• Scott,

      A very insightful and well-written post. I disagree with your conclusion, of course, but I like how you framed what was at stake. I don’t like the fact that a few million people can have the power to harm several billion.

      • Scott Erb says:

        Thanks — and I certainly see your point too. The small ‘d’ democrat in me wants the people to have a say, but the political economist in me sees that as dangerous. We live in interesting times.

  5. Xavier Onassis says:

    “I think sending drones to kill children in foreign countries is actually more sadistic. I don’t approve of that either.”
    C’mon. Do you honestly believe our military does things like this on purpose?”

    I note the lingistics; releasing a child’s name on the internet is “sadistic,” but sending giant metal hornets to rain hellfire on remote villages on the other side of the world is what, “whoopsie diddle” when their kids get BLOWN TO SMITHEREENS? I guarantee you there are a lot more kids laying in bed at night terrified of predator drones than hackers, and with damned good reason.

    I don’t approve of either activity, again. But it sounds like you’re OK with the drone thing. Who are you calling sadistic?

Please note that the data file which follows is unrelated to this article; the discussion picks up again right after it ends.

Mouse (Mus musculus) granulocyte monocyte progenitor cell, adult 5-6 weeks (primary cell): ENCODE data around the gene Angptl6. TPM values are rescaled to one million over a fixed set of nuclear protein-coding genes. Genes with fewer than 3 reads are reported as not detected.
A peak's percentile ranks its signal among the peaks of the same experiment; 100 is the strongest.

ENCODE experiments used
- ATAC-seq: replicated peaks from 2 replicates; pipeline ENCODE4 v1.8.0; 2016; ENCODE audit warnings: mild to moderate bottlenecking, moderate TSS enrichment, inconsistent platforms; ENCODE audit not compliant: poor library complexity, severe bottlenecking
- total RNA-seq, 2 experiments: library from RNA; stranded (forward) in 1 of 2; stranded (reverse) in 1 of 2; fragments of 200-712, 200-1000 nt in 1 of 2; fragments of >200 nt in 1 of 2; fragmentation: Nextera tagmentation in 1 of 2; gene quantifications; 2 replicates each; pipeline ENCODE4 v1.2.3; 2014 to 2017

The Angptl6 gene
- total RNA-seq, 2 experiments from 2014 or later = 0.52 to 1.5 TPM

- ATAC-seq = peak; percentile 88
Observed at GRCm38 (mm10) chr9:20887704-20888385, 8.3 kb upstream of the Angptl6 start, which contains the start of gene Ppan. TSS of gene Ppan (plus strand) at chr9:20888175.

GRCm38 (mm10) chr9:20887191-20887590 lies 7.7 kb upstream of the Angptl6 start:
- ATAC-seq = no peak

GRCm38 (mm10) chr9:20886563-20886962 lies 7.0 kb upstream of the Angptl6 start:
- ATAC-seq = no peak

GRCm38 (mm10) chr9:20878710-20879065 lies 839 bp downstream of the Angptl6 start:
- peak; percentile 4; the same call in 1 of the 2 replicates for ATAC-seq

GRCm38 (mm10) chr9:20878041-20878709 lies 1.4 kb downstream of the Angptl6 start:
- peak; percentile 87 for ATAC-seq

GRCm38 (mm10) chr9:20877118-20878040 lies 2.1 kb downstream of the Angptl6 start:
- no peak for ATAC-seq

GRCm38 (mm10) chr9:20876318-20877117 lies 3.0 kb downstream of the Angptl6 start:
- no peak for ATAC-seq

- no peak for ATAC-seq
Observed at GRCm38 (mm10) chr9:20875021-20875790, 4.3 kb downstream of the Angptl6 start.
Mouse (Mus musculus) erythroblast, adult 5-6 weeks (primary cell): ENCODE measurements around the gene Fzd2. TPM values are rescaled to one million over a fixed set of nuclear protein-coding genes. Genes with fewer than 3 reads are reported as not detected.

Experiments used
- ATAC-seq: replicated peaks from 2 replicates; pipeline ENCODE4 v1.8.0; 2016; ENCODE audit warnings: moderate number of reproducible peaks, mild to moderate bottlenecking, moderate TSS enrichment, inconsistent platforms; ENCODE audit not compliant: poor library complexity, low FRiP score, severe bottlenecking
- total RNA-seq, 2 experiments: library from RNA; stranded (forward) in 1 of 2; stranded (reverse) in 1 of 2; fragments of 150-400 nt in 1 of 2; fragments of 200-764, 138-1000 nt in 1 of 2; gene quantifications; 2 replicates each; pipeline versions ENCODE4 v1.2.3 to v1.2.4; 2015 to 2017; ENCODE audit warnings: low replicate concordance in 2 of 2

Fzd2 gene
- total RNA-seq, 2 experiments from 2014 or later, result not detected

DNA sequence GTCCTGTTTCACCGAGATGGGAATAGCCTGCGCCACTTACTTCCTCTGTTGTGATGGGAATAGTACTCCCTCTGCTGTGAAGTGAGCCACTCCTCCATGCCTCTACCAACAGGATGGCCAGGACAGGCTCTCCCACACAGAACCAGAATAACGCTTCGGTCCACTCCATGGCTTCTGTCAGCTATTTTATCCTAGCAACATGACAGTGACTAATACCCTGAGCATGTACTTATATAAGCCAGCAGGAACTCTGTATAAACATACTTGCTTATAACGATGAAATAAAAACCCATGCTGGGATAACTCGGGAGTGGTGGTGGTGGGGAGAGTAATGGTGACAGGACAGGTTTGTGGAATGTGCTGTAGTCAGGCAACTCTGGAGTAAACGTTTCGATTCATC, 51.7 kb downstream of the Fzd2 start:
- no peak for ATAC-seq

“Funny that you think we’re losing because we’ve switched to a completely different game.”

    But the game isn’t different. It’s been done before, and it will be done again.”

    So we’re still stuck on “this is just another Woodstock? i find it hard to believe you believe that. If you really do think that this is just the same as all the other horizontal democratic revolutions that have ever happened before, well, all I can say is that corporate media has done its job.

    “Oakland is already devolving into violence, exactly as I predicted. Vandalizing property and preventing people from working doesn’t exactly help generate sympathy for a movement.”